Neurochemical Research

, Volume 44, Issue 6, pp 1356–1366 | Cite as

Analysis of Motor Function in Amyloid Precursor-Like Protein 2 Knockout Mice: The Effects of Ageing and Sex

  • Phan H. Truong
  • Giuseppe D. Ciccotosto
  • Roberto CappaiEmail author
Original Paper


The amyloid precursor protein (APP) is a member of a conserved gene family that includes the amyloid precursor-like proteins 1 (APLP1) and 2 (APLP2). APP and APLP2 share a high degree of similarity, and have overlapping patterns of spatial and temporal expression in the central and peripheral tissues, in particular at the neuromuscular junction. APP-family knockout (KO) studies have helped elucidate aspects of function and functional redundancy amongst the APP-family members. In the present study, we investigated motor performance of APLP2-KO mice and the effect sex differences and age-related changes have on motor performance. APLP2-KO and WT (on C57Bl6 background) littermates control mice from 8 (young adulthood) to 48 weeks (middle age) were investigated. Analysis of motor neuron and muscle morphology showed APLP2-KO females but not males, had less age-related motor function impairments. We observed age and sex differences in both motor neuron number and muscle fiber size distribution for APLP2-KO mice compared to WT (C57Bl6). These alterations in the motor neuron number and muscle fiber distribution pattern may explain why female APLP2-KO mice have far better motor function behaviour during ageing.


Amyloid precursor protein Amyloid precursor-like protein Knockout Motor neurons Ageing Sex differences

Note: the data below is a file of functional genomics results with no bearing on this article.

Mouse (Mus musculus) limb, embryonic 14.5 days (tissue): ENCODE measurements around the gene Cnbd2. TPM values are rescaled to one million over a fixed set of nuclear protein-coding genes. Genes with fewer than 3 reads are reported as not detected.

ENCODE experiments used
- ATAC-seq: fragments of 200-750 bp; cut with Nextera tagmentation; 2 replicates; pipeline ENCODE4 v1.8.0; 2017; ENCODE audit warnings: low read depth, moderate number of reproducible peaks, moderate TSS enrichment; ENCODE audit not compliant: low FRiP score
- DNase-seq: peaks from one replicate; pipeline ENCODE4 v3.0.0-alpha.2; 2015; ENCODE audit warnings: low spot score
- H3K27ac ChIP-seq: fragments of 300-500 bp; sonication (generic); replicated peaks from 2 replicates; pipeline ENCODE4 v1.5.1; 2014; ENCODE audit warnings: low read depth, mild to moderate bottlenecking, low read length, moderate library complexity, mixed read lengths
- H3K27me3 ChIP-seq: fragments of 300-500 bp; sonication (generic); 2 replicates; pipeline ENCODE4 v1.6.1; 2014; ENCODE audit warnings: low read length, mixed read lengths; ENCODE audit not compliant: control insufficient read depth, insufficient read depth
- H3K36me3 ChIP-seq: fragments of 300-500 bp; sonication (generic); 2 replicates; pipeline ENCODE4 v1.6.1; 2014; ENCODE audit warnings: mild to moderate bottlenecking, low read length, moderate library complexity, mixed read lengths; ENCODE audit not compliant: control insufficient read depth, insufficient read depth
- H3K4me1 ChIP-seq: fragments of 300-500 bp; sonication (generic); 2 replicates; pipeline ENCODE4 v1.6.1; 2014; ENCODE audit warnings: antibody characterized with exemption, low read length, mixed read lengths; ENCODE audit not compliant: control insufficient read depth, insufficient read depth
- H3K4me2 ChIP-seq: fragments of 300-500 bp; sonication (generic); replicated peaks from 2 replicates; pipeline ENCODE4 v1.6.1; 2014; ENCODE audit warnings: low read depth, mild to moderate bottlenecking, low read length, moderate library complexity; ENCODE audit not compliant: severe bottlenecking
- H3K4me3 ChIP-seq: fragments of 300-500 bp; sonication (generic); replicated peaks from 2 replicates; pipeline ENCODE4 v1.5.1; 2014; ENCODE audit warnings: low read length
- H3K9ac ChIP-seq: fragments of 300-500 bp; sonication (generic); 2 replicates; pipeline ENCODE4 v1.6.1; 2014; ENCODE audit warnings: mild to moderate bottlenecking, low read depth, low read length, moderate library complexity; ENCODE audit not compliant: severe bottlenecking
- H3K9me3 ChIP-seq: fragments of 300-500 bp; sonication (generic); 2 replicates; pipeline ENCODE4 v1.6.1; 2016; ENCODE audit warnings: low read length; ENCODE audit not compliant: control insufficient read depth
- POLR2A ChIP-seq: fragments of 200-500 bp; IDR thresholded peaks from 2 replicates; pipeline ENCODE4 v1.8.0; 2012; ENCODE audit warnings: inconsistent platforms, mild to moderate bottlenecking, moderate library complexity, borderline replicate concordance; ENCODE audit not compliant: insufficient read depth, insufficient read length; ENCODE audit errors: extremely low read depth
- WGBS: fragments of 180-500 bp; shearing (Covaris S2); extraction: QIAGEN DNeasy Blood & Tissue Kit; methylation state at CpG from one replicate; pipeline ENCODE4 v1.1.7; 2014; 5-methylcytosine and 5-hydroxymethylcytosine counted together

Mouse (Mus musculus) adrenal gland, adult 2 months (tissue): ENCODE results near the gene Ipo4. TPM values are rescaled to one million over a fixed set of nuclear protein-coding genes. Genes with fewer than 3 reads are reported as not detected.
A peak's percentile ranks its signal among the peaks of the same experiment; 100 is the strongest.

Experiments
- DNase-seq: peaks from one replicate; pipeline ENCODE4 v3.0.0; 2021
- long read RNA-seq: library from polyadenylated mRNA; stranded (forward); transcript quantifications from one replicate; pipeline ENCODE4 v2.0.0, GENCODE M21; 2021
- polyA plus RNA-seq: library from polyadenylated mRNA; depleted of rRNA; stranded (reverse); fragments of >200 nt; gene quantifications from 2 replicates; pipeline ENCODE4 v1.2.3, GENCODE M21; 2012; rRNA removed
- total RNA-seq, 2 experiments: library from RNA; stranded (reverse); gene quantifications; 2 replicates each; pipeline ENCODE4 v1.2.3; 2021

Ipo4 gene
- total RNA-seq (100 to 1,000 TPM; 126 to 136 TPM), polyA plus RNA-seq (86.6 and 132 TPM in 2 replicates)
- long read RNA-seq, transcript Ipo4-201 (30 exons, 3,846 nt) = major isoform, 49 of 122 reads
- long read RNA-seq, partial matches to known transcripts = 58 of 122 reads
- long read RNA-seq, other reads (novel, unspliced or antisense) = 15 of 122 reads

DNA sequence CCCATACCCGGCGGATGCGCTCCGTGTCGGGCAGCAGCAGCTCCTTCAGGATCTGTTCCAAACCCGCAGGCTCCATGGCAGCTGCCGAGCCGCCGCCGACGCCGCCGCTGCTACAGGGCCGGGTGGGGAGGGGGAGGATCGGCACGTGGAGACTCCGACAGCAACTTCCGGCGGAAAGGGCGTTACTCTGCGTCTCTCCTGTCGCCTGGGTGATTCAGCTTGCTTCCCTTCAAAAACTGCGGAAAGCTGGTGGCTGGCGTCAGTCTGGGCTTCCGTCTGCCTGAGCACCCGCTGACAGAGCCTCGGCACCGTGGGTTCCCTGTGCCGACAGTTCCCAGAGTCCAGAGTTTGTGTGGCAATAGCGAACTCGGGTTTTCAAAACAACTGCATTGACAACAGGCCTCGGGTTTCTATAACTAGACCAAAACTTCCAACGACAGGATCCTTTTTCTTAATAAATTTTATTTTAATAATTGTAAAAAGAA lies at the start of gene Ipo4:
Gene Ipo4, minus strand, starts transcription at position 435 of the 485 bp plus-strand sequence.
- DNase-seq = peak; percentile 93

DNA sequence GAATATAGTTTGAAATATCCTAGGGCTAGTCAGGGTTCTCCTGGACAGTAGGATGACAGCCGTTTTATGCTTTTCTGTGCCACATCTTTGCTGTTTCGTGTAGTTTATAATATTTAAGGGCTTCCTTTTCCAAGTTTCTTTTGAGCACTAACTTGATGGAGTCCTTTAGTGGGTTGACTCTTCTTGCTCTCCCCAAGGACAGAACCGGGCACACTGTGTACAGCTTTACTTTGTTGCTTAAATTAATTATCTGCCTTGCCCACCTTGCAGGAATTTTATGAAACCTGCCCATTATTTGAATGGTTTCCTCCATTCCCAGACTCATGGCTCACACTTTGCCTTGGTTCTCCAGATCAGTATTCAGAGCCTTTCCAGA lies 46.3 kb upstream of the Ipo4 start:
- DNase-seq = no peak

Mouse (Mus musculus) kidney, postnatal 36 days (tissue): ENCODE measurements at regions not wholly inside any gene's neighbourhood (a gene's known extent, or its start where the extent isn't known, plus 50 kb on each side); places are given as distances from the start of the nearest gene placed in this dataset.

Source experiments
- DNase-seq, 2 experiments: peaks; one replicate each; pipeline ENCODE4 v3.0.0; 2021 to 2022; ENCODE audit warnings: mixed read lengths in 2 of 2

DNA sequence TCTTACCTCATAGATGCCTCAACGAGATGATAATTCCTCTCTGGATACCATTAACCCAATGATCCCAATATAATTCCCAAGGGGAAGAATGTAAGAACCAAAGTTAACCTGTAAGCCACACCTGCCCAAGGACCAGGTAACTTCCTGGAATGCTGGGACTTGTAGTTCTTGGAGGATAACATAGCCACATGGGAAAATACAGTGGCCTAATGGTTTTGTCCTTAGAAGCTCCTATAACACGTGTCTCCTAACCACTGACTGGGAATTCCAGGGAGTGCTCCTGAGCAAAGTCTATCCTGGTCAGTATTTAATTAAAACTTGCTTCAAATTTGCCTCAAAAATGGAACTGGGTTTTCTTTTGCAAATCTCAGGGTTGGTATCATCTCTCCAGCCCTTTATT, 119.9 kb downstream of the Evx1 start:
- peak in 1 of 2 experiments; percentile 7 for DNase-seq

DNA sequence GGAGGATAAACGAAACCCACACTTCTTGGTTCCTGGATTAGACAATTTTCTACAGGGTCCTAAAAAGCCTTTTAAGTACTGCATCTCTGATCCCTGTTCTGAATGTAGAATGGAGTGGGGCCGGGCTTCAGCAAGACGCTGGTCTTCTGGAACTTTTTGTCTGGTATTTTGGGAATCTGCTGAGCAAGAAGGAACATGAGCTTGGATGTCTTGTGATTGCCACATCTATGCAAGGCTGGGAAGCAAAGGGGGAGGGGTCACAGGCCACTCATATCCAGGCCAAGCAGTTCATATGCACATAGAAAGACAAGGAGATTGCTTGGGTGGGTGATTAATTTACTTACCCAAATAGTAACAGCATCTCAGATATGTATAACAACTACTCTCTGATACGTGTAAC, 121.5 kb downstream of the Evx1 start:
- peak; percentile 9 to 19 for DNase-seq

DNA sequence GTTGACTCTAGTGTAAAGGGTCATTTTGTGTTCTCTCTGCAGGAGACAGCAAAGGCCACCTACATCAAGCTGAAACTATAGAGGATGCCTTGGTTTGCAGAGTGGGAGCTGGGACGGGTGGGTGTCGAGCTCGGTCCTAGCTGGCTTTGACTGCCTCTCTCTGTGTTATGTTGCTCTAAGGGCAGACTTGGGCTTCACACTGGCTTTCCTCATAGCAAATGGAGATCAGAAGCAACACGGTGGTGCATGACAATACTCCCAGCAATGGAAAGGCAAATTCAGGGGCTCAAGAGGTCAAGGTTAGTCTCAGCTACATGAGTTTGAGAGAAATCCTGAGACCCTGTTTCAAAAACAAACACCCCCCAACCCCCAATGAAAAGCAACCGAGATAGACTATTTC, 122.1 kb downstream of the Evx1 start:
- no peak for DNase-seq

Alzheimer’s disease


Amyloid precursor protein


Amyloid precursor-like protein 1


Amyloid precursor-like protein 2


Extensor digitorium longus




Optimal cutting temperature


Phosphate buffered saline




Regions of interest




Tibialis anterior





This study was supported by National Health and Medical Research Council of Australia to RC. PHT was a recipient of a Nancy Frances Curry PhD Scholarship. We thank the School of Biomedical Sciences animal facility staff for assisting with animal care and handling, and the School of Biomedical Sciences Histology Facility for its resources. We thank Paul Kennedy, Alfred Health, for their assistance with the ATPase staining protocol. We thank Prof Sangram Sisodia for the APLP2 knockout mice.

Compliance with Ethical Standards

Conflict of interest

The authors declare no conflict of interest.

Ethical Approval

All applicable international, national, and institutional guidelines for the care and use of animals were followed.


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© Springer Science+Business Media, LLC, part of Springer Nature 2018

Authors and Affiliations

  1. 1.Department of Pharmacology and TherapeuticsThe University of MelbourneMelbourneAustralia

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